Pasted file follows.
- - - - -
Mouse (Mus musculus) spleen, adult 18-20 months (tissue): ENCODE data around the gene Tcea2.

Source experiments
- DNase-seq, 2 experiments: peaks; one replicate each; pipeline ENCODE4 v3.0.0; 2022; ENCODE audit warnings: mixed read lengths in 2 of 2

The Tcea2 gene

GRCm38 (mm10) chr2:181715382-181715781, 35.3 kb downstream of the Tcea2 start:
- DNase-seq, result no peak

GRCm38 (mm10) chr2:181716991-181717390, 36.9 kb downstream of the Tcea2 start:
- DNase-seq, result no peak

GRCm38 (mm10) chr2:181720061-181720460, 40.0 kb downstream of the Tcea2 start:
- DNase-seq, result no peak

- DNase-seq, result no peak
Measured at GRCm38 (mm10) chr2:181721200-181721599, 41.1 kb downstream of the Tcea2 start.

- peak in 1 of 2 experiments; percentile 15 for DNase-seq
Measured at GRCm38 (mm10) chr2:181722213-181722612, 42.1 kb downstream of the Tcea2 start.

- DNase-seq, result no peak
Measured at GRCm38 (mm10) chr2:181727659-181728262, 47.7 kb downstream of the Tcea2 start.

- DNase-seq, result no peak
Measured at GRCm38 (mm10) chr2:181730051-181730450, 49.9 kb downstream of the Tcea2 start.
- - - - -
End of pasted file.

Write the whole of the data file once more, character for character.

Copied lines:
Mouse (Mus musculus) spleen, adult 18-20 months (tissue): ENCODE data around the gene Tcea2.

Source experiments
- DNase-seq, 2 experiments: peaks; one replicate each; pipeline ENCODE4 v3.0.0; 2022; ENCODE audit warnings: mixed read lengths in 2 of 2

The Tcea2 gene

GRCm38 (mm10) chr2:181715382-181715781, 35.3 kb downstream of the Tcea2 start:
- DNase-seq, result no peak

GRCm38 (mm10) chr2:181716991-181717390, 36.9 kb downstream of the Tcea2 start:
- DNase-seq, result no peak

GRCm38 (mm10) chr2:181720061-181720460, 40.0 kb downstream of the Tcea2 start:
- DNase-seq, result no peak

- DNase-seq, result no peak
Measured at GRCm38 (mm10) chr2:181721200-181721599, 41.1 kb downstream of the Tcea2 start.

- peak in 1 of 2 experiments; percentile 15 for DNase-seq
Measured at GRCm38 (mm10) chr2:181722213-181722612, 42.1 kb downstream of the Tcea2 start.

- DNase-seq, result no peak
Measured at GRCm38 (mm10) chr2:181727659-181728262, 47.7 kb downstream of the Tcea2 start.

- DNase-seq, result no peak
Measured at GRCm38 (mm10) chr2:181730051-181730450, 49.9 kb downstream of the Tcea2 start.